Decapitations /
The Legend of Cuchulain

Illustration © The Estate of John David Roberts. Reproduced with the permission of the William Roberts Society. Catalogue information based on the catalogue raisonné by David Cleall. For this and full details of the exhibitions cited, see the links below. Any auction prices quoted may not include all fees and taxes, such as VAT and Artist's Resale Right charges.


Decapitations (aka Religious Subject), c.1912?
Pen, ink and watercolour, ruled diagonally for transfer, the outlines pricked and incised, 61 cm x 61 cm

On the left, three bearded figures in ankle-length tunics each hold up a severed bearded head. In the centre, a boy with a short sword in one hand gestures towards them with his other hand. An elderly bearded man bends down to him and also gestures towards the other three, apparently in anger; behind him a woman holds a baby, and to the right a figure with a sword in his right hand has his left hand in front of his lowered face.
This may be the design that Roberts submitted under the title The Legend of Cuchulain (see below) for the competition held in connection with the 'Exhibition of Designs for Mural Painting and for the Decoration of Schools and Other Buildings' held at Crosby Hall, Chelsea, in 1912.
PROVENANCE: Sir Cyril Butler > ? > Redfern Gallery > Sir Ralph Richardson > Sotheby's 15 May 1985 (as Mythical Subject, £10,000) > ? > Lord and Lady Irvine of Lairg
EXHIBITION HISTORY: Crosby Hall 1912 (as The Legend of Cuchulain)?, New English Art Club (1) 1925 (as Decapitations), Australia and New Zealand 1954 (as Religious Subject), Barbican Art Gallery 1989 (as Unidentified Subject), The Fleming Collection 2009 (as Mythical Subject)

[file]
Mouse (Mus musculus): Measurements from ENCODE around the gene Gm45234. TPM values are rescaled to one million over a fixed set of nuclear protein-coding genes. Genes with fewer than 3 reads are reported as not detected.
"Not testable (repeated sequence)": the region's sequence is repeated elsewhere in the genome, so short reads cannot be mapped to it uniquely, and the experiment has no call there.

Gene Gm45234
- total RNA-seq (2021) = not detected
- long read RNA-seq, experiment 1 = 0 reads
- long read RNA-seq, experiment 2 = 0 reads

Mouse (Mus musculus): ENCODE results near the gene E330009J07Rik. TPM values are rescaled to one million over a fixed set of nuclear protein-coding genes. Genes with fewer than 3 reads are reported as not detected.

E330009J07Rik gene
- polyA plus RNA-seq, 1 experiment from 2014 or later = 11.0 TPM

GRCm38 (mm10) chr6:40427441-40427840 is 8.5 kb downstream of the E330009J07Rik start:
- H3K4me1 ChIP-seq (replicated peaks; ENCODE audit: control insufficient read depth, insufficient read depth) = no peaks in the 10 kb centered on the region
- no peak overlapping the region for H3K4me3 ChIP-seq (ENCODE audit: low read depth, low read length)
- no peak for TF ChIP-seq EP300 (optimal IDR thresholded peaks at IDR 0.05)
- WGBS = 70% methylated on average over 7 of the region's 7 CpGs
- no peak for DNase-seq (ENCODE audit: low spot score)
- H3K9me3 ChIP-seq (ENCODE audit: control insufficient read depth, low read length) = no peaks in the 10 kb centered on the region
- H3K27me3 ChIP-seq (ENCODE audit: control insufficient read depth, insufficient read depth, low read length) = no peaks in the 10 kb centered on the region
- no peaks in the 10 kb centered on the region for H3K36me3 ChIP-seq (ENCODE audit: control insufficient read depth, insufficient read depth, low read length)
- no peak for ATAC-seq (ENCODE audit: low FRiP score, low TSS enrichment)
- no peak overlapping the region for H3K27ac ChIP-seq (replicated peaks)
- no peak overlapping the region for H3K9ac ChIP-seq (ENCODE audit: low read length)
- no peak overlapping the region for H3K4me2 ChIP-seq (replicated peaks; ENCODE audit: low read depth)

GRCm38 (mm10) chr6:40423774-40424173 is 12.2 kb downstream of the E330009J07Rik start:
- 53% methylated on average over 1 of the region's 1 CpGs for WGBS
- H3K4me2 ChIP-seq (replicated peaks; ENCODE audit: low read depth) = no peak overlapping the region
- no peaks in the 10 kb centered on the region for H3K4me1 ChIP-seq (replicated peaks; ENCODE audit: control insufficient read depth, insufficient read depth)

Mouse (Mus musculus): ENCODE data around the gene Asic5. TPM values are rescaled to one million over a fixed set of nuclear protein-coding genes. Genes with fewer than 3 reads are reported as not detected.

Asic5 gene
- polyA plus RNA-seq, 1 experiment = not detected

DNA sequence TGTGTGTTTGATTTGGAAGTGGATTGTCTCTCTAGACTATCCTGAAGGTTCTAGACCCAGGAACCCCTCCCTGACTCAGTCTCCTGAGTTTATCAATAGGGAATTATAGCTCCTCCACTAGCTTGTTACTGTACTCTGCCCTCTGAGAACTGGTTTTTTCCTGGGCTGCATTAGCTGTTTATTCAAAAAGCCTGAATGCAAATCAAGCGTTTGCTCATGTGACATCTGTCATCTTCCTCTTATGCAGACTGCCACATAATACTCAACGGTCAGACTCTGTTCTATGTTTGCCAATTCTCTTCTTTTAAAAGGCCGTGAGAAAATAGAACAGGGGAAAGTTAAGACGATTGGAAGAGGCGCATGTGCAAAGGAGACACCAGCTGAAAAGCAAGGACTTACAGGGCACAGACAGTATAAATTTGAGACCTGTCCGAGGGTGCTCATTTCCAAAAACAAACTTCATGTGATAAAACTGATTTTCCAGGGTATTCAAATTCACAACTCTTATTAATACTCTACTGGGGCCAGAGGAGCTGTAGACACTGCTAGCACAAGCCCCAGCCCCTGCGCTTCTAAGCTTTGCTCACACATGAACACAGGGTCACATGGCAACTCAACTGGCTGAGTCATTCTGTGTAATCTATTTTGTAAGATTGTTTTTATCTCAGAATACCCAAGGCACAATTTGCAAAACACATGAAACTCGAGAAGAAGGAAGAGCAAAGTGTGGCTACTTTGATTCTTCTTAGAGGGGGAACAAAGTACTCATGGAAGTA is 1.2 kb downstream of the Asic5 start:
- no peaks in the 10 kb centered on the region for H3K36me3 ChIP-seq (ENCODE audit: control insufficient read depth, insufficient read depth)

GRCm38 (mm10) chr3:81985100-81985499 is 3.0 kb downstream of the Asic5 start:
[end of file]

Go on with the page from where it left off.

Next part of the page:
The Legend of Cuchulain – design for a wall painting, 1912

In 1912 an 'Exhibition of Designs for Mural Painting and for the Decoration of Schools and Other Buildings' was held at Crosby Hall, Chelsea, in connection with which a competition was held for mural designs for specific locations, one of which was the proposed Gallery of Modern Art in Dublin. The warrior hero and demigod Cuchulain from Irish mythology may have been a suggested subject for this – other entries included 'The Meeting of Cuchulain and Emer' by Colin Rae and 'Cuchulain at Rosnaill' by Alfred Cooper – although the winning design for Dublin, by Frederick Cayley Robinson, showed 'The Coming of St Patrick to Ireland, A.D. 430'.
Roberts's entry, The Legend of Cuchulain, may have been the drawing later exhibited as Decapitations (see above), which has the same square format as the Rae, Cooper and Robinson designs and the same dimensions as the last of these. (The dimensions of the other two are not known.) But if this is the case it seems to have involved a very free mixture of elements of the Cuchulain legend.

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